Find the best voice to represent the scene you’re writing.
Sound advice given to writers by many experts is to write a scene using the best voice to convey the message to the reader. How do we discover that voice?
When a writer plots they have the advantage to know the entire list of characters (or most of the list). A thorough writer will already know the various characters’ traits, backstory, and odd quirks. Those who don’t fully flesh out a plot structure may have these ideas in their mind for the various characters they expect to be in future chapters. Things become more difficult for writers who don’t use plotting techniques. A story skeleton isn’t always written down, sometimes it’s in the mind of the writer.
I agree with many other writers’ opinions that it is crucial to begin with a story skeleton.
Once you begin writing a new project, you should have a grip on who’s the main character(s) and the villain(s). A writer needs to know the basic strengths and weaknesses of those characters and some idea of how they will all come into contact with each other and thus create a conflict. You may have some ideas of possible scenes in your thought process, envisioning something happening. Having things documented doesn’t mean you can’t add more characters into the mix later, to fill a gap that needs a particular voice. You build from the initial ideas of scenes with rewriting.
When writing an individual scene it is best to decide what you want to happen first. Then ask these questions to help find the best voice to pull it off:
- Who has the knowledge needed to convey the information revealed by the scene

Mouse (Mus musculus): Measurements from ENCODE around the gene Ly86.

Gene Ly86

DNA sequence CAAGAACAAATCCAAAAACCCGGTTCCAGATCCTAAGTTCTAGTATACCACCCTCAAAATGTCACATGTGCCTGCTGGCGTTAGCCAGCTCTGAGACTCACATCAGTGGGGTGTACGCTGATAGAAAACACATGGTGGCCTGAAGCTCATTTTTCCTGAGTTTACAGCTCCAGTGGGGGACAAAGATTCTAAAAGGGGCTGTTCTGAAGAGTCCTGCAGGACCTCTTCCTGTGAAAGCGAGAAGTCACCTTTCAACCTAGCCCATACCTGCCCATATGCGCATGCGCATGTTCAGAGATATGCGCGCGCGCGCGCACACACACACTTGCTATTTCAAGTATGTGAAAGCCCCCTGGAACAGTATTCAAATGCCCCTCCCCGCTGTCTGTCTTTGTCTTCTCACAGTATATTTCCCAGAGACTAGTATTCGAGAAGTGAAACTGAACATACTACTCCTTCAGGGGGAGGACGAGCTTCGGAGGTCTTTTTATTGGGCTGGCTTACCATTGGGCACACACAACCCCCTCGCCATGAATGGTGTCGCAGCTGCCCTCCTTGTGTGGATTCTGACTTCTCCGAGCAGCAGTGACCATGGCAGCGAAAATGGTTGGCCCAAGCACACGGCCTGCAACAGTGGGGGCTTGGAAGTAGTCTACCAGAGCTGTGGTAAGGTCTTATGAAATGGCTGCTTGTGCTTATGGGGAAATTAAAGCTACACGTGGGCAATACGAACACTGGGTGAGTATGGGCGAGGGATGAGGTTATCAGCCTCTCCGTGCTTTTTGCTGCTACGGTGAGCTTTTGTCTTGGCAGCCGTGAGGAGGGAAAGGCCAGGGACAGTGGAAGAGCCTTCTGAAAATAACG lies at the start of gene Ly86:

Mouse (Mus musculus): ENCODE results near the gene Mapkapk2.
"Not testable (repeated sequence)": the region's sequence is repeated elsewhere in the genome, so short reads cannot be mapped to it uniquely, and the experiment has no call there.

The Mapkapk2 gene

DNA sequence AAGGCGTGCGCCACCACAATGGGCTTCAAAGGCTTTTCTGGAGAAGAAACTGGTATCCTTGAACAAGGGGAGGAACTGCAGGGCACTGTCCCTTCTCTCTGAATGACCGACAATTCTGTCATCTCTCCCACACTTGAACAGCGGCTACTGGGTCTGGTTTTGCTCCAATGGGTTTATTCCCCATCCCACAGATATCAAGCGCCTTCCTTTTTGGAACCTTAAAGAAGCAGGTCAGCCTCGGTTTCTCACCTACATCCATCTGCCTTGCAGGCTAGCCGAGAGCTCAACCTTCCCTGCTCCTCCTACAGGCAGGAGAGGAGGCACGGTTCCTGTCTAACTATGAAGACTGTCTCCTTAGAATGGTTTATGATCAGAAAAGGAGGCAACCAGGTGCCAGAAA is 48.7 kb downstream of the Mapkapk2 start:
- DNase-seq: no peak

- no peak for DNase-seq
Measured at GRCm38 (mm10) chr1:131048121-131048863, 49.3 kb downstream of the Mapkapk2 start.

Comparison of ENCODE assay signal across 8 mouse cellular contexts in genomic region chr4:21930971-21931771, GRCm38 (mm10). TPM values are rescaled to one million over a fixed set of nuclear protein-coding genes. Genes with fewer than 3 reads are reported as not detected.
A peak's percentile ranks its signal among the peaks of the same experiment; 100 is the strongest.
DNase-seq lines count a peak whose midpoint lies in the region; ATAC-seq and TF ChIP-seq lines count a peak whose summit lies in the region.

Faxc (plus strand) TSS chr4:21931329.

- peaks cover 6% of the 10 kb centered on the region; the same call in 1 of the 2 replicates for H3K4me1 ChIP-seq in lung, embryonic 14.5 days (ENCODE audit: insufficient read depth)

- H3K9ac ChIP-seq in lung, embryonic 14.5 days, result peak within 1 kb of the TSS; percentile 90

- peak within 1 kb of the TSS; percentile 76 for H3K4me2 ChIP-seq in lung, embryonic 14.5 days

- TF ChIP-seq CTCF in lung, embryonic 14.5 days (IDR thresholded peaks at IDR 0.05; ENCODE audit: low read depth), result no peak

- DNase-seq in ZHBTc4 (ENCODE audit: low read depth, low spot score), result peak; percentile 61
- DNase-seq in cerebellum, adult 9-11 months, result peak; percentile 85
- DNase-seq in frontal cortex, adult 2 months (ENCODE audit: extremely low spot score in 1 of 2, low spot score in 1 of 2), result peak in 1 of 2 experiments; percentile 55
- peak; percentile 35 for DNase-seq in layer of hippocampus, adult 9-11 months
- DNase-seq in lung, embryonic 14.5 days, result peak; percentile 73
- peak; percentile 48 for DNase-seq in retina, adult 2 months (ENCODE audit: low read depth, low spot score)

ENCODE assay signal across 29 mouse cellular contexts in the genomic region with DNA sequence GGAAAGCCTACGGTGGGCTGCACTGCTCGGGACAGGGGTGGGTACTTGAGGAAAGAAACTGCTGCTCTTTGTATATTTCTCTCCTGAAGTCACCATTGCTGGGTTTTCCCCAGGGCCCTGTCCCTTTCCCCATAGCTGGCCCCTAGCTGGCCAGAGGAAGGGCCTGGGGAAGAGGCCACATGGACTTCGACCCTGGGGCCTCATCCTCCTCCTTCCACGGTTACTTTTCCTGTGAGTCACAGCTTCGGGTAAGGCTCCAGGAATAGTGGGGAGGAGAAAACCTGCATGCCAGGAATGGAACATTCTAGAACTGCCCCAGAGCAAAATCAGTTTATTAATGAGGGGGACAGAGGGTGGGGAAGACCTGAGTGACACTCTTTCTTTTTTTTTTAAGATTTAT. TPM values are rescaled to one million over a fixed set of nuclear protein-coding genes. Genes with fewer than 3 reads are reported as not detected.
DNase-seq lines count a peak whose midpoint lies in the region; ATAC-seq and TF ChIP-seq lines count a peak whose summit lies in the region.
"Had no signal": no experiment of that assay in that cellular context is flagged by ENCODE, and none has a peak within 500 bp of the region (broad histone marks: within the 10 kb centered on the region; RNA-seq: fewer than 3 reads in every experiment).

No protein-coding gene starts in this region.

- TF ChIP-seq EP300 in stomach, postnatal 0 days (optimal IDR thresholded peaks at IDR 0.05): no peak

- Who can be physically there in reference to the story’s timeline and place
- Who has the most to gain in this scene
- Who has the most to lose in the scene
- If it is an action scene, which character can physically pull it off to win or not and lose depending on the outcome you desire … and most important:
- Which character has the correct mindset and will help the reader connect to the scene
These questions are important and once you decide to write with a particular POV you may later try to use a different one depending on the ‘results you feel’ after you read the scene over.
Case in point: A writer may want the main character, who is a woman superhero in this example, to be the voice as she wipes out a bad guy who may work for the main villain . . . but after reading the scene it may sound too much like other stories and not fresh enough to be an attention grabber. A writer could rewrite that same scene from a victim's POV, as he/she watches the hero fight for them, or a side-kick's POV. This gives a writer the chance to reveal assets or deficits of the character(s) who are fighting, giving the reader an inside scoop possibly, and a new vantage point to notice something different about the main character. This change in perspective may draw the reader more into the story, like being a fan of a sports team, watching the game, and getting emotionally involved with the team players' every move. TENSION a writer's best friend.
There is much more involved to fully flesh out good viable characters, but the point is not to confine your writing. Be Brave. Try new perspectives, let the characters be revealed from many angles.
And when you make the choice to stick to one POV throughout the entire project, make sure that there are other tactics used throughout the story to keep the reader invested in that character, good and bad traits revealed, and enough reasons to keep a reader’s interest.
I’m in the fleshing-out stage of my next project, tentatively named TRAVEL TALES. I have the list of main characters and gave them names specifically for reasons that will add to the message (I hope). Now I’m working on their backstories. I’ve written three scenes so far and already I noticed that I need to rewrite parts to stay true to the voice of the scene.
This is the fun part, right? The rewriting and more rewriting, until we have a voice for each character that rings as true as we can make them appear. The better the story, the more memorable the characters, the more effort that was applied by the writer.
The plot may move the story along, but it’s the characters that keep the reader turning pages.